There’s a strong nostalgic quality that suddenly takes over when I think about how my parents grew up and how my kids will one day grow up. Maybe it’s not better or worse, maybe it’s just different.

Still, I think technology has unintentionally taken away some of the anticipation, the not-everything-at-your-finger-tips, the waiting.

The wonder of the Wonder Years.

Christine Terry, J.D., is the Founder & Executive Director of Terry Tutors Specialized Education Services.

She created the One Wraparound Service for The Struggling Student, which includes Academic, Behavior, Special Education Advocacy, and School Placement services. Christine truly loves helping struggling students realize their inner potential and the possibilities that await them in and out of the classroom.

Hey Kids, Look Up from Your Phones and Talk to Me!

cell phones and studentsI have a love-hate relationship with technology. I totally get that technology plays a HUGE role in our everyday lives and mostly for the good. I get it. I sincerely do. But ya know, sometimes I actually like using a real pen with real ink to write on real paper.

Born in ’79, I’m on the tail end of Gen X and the beginning stages of the Millennials. I kinda embrace technology but secretly despise it as well. I refuse to be pigeon-holed, just like my generation. And I tend to pass this mentality on to my students, where technology does not play a key role in our tutoring time.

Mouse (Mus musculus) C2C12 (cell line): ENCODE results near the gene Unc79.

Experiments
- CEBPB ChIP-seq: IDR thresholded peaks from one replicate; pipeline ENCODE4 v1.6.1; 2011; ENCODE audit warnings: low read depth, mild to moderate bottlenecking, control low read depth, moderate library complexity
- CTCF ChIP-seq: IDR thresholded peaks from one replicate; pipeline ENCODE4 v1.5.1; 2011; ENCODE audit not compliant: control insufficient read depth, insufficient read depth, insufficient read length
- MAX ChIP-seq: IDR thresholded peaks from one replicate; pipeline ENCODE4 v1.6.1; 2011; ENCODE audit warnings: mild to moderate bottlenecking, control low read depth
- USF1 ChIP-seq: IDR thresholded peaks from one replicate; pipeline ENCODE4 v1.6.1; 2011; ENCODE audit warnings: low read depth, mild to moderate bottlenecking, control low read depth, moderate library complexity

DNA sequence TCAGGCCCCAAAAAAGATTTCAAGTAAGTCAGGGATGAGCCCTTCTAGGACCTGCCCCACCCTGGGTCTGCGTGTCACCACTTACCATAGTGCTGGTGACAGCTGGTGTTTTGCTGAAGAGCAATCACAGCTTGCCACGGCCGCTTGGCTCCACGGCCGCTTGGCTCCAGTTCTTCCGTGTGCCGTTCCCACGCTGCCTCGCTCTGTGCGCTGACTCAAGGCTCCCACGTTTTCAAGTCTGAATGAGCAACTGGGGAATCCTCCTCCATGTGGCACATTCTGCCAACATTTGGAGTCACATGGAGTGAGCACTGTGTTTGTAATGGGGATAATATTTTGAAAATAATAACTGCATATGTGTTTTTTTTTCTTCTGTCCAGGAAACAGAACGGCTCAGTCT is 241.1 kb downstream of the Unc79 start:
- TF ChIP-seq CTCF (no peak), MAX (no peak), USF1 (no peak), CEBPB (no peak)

Everyone’s Got their Nose in a Phone

The picture above is a common scene. The great art of life is around us, yet everyone’s got their nose in a phone. For all I know, these kids are looking up the history of the painting behind them or they’re just texting each other about what to do after the field trip is over.

Missing what’s right in front of us is not just the problem of today’s youth. It happens to adults too. For example, standing in line at Starbucks you’ll find that people would rather check their Instagram page instead of striking up a conversation with the stranger next to them, who, by the way, could actually be following their posts and they wouldn’t even know it. Oh, the irony.